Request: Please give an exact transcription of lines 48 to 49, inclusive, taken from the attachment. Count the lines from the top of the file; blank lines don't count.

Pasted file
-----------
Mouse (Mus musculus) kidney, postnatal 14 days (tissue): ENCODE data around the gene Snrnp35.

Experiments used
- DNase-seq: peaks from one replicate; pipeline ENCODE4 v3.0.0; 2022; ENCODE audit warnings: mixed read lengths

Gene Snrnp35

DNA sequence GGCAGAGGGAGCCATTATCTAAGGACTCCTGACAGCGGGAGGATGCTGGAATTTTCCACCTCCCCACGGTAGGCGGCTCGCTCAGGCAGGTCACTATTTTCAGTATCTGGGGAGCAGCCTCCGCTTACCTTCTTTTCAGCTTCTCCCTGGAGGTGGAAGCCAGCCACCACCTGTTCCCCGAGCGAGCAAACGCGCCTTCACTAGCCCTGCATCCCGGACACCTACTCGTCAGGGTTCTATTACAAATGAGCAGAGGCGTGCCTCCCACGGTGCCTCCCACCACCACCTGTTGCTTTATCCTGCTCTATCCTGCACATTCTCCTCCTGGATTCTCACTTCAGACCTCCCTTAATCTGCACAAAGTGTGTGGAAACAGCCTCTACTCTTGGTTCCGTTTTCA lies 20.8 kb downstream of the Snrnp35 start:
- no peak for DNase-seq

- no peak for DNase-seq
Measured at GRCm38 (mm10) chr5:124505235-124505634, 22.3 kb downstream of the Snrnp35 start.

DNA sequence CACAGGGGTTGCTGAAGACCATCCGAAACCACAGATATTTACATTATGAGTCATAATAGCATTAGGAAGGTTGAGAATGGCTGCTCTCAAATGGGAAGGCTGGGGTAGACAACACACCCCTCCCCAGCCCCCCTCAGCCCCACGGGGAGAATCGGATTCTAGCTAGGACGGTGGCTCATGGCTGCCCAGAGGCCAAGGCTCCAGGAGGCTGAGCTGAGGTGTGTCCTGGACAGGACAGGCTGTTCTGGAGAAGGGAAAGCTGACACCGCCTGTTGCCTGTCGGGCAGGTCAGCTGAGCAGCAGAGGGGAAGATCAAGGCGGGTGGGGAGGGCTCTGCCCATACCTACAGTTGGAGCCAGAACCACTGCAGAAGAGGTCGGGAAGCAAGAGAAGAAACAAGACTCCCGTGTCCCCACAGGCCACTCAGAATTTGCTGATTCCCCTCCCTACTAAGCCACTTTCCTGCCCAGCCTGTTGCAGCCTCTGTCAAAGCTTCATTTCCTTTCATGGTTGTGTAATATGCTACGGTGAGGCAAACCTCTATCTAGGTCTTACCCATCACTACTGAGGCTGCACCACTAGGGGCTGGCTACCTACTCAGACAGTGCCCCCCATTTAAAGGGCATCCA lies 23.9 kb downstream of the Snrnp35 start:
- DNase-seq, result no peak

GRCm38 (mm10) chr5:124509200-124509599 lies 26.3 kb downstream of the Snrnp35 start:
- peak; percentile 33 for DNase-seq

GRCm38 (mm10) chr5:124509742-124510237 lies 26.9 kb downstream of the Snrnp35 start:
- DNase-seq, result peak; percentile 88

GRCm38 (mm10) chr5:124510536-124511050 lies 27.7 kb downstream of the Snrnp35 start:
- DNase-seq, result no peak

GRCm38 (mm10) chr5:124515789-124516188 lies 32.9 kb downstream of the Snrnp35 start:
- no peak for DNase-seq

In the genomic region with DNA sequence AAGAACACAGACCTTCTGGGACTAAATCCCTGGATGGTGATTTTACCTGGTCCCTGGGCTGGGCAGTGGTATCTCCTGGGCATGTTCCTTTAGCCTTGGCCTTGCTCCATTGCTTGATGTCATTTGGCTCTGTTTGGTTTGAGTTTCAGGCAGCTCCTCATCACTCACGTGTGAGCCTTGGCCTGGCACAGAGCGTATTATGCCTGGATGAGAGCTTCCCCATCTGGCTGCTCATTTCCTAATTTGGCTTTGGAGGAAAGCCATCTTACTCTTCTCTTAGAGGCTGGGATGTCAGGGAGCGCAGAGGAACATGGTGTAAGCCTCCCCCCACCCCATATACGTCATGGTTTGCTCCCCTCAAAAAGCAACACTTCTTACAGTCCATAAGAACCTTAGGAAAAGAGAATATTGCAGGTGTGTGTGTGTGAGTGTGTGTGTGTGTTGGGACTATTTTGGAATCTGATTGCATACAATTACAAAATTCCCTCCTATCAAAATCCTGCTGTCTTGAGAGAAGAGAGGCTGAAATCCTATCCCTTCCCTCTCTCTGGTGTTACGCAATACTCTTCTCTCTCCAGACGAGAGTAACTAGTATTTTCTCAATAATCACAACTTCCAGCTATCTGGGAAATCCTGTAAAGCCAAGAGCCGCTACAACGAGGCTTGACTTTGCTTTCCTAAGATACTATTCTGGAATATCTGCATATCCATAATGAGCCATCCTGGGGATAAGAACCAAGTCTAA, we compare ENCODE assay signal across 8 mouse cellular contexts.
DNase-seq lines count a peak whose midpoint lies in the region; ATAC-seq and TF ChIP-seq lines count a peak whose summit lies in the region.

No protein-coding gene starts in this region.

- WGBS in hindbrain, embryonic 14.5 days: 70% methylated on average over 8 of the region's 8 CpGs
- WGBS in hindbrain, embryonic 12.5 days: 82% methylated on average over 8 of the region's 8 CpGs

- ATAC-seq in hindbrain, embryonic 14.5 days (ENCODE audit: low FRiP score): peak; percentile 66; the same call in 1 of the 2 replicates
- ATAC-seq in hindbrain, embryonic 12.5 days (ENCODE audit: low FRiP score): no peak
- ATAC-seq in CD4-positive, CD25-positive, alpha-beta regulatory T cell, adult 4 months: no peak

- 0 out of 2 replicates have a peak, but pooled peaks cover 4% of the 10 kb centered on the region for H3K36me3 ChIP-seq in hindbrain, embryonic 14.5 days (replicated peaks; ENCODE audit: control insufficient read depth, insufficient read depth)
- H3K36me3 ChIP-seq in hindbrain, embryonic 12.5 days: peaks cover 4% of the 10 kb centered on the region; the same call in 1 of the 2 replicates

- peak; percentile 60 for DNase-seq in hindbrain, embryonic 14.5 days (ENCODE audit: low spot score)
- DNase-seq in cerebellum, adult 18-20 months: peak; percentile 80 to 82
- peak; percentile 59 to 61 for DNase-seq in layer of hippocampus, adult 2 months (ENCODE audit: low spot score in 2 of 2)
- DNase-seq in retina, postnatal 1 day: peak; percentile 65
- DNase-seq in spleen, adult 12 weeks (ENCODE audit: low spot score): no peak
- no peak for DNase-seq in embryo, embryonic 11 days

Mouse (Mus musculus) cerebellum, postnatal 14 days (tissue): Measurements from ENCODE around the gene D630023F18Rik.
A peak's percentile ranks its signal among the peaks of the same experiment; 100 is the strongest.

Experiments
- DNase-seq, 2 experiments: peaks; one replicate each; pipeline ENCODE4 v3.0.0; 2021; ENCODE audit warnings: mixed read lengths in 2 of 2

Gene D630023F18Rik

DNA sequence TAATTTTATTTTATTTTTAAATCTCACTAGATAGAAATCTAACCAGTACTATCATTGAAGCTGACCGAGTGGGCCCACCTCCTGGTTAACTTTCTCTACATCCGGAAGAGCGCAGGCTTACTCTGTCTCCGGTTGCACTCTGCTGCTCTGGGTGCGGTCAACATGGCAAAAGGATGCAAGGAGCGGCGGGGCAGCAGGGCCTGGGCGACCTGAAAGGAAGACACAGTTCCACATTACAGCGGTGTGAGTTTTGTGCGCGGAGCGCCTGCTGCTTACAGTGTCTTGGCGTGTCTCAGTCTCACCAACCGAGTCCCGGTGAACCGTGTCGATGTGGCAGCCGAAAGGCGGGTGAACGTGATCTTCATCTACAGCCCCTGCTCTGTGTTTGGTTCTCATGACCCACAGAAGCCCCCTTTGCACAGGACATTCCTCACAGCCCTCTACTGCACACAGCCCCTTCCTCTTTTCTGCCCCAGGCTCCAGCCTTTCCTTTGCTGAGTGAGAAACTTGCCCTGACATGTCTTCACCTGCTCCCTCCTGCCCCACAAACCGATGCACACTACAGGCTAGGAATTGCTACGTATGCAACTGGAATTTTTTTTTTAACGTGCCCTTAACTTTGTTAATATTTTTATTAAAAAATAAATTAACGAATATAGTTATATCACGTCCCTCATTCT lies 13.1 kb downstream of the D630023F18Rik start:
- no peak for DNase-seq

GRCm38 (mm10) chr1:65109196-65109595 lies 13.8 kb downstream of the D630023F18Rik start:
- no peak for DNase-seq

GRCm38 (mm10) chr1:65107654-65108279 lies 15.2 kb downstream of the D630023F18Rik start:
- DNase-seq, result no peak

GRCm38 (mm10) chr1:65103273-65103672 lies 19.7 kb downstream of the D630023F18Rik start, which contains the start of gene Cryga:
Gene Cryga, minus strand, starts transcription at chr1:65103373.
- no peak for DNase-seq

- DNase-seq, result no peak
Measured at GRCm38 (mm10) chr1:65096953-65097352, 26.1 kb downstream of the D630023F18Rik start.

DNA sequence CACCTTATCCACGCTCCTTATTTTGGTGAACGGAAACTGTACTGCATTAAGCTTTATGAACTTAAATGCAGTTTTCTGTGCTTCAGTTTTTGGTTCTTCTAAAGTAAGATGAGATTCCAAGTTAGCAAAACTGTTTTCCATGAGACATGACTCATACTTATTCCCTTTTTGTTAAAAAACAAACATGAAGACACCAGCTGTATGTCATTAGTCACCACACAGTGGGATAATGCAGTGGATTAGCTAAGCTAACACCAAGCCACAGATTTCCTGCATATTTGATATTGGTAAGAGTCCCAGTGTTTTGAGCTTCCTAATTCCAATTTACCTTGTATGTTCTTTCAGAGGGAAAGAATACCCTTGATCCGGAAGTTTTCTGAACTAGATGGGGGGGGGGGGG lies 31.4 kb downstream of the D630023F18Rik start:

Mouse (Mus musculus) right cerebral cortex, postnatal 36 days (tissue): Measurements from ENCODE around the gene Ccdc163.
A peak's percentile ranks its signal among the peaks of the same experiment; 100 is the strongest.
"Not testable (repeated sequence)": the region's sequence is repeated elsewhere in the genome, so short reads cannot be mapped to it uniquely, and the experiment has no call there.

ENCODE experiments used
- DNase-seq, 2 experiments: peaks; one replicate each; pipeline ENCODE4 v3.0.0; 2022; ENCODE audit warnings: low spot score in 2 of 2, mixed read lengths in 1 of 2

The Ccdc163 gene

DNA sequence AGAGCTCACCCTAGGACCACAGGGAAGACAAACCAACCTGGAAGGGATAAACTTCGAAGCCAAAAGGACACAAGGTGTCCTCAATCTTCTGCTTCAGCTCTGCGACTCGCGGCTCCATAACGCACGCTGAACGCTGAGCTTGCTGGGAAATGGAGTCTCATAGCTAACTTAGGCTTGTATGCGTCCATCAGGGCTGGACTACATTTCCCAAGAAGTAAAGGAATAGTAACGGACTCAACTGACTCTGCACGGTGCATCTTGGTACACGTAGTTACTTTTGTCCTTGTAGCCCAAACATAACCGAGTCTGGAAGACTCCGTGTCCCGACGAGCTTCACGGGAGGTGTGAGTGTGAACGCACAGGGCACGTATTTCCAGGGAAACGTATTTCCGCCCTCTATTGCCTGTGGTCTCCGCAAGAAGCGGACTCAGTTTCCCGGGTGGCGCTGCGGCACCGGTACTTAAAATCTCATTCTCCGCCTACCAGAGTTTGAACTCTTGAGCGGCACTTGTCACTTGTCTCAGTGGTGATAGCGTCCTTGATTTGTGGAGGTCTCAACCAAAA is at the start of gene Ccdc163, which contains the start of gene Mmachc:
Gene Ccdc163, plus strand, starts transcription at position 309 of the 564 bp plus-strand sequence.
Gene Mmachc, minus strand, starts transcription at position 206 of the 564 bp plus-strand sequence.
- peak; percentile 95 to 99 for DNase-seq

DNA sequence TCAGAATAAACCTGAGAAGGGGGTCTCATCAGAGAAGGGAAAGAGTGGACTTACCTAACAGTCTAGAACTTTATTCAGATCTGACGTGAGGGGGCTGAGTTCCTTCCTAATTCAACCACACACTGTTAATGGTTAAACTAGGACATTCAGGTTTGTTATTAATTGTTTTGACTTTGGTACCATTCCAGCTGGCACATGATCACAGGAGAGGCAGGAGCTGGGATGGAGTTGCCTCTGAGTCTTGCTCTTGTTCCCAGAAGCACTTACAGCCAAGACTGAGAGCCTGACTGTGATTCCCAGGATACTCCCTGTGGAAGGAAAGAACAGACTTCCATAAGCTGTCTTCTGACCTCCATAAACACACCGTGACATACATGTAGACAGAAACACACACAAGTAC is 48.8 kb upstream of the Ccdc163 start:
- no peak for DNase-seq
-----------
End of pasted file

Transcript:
- no peak for DNase-seq

- DNase-seq, result no peak